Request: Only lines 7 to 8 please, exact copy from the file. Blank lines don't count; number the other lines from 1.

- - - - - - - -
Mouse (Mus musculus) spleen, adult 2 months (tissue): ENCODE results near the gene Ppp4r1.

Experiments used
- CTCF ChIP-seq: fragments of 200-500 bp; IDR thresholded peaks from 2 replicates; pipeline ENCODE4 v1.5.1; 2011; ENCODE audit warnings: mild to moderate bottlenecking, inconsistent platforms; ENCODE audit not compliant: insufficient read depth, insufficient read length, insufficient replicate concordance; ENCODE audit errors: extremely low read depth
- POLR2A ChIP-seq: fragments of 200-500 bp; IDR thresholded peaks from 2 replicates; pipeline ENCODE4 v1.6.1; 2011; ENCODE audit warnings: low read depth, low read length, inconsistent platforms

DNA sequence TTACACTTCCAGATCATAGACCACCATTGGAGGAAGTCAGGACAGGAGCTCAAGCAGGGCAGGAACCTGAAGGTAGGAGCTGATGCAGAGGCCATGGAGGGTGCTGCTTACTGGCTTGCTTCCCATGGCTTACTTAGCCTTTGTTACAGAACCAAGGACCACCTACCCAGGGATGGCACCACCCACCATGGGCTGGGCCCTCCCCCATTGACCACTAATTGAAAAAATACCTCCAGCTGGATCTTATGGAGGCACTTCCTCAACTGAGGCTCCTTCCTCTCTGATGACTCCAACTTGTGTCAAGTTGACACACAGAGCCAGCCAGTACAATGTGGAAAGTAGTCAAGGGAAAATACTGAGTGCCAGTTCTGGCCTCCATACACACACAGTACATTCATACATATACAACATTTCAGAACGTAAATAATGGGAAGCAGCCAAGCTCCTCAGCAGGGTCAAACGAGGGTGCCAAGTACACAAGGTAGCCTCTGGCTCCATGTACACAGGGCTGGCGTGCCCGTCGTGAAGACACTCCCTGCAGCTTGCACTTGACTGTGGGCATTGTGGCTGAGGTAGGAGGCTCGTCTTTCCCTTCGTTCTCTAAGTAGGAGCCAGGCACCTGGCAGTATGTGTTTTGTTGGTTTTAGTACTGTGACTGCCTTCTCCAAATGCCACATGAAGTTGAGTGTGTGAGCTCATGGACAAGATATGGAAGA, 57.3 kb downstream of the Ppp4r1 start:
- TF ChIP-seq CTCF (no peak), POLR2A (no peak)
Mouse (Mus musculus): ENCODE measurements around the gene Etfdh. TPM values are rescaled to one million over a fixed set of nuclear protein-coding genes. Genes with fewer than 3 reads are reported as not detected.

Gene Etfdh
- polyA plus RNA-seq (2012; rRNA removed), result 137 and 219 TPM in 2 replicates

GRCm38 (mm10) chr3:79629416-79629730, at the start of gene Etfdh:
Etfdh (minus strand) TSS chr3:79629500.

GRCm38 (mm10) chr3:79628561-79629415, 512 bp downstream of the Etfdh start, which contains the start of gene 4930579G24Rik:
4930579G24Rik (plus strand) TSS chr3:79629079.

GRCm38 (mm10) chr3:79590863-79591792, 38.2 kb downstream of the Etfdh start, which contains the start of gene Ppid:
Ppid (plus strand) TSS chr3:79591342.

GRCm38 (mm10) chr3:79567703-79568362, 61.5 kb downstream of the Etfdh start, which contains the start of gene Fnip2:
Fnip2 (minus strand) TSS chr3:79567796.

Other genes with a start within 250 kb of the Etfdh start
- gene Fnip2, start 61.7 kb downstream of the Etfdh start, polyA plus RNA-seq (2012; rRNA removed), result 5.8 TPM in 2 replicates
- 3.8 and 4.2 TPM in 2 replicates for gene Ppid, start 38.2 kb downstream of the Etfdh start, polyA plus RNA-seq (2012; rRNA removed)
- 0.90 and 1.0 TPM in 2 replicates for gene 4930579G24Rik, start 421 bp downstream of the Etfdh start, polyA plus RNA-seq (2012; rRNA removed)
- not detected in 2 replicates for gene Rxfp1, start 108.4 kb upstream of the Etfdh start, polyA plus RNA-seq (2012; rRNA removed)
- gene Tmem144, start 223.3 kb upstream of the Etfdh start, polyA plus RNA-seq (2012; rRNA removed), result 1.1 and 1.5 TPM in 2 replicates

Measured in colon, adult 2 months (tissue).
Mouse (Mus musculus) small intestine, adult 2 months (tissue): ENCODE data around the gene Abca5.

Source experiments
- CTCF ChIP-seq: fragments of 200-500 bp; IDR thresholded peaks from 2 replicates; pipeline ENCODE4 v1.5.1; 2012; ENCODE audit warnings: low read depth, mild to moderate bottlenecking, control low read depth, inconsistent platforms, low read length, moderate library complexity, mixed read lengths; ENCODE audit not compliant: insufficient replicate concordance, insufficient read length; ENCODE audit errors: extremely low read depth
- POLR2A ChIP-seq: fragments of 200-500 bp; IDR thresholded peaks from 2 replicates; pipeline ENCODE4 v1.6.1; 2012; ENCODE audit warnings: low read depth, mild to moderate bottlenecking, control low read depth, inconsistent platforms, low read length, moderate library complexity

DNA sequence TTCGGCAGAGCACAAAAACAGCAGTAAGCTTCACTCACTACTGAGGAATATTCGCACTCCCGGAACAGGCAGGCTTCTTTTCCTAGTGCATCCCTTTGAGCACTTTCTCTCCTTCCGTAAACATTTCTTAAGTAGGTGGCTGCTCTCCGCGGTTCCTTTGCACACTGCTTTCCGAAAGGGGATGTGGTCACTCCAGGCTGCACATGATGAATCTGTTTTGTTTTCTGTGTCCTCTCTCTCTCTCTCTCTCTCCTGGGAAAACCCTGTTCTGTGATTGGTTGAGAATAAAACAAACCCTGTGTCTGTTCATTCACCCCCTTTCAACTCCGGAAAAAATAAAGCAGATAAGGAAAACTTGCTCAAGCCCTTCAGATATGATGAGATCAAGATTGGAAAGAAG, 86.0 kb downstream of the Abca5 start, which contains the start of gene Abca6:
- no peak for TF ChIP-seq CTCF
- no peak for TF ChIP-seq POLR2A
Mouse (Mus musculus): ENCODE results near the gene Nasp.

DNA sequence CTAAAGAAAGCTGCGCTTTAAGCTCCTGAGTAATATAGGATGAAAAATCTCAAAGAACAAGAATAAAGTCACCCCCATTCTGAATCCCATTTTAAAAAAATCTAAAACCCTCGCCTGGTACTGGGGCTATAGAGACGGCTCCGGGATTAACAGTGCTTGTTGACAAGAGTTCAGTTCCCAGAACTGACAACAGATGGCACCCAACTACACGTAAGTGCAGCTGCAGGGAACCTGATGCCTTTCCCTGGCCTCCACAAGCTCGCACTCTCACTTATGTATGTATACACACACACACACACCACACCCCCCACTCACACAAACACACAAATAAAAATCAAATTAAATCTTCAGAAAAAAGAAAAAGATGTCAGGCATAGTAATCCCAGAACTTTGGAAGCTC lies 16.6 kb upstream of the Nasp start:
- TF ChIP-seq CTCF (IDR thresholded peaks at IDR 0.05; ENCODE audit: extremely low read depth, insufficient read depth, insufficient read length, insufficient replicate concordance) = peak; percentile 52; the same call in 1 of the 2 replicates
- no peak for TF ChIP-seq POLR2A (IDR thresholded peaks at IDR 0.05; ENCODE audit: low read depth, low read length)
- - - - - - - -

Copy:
Mouse (Mus musculus): ENCODE measurements around the gene Etfdh. TPM values are rescaled to one million over a fixed set of nuclear protein-coding genes. Genes with fewer than 3 reads are reported as not detected.

Gene Etfdh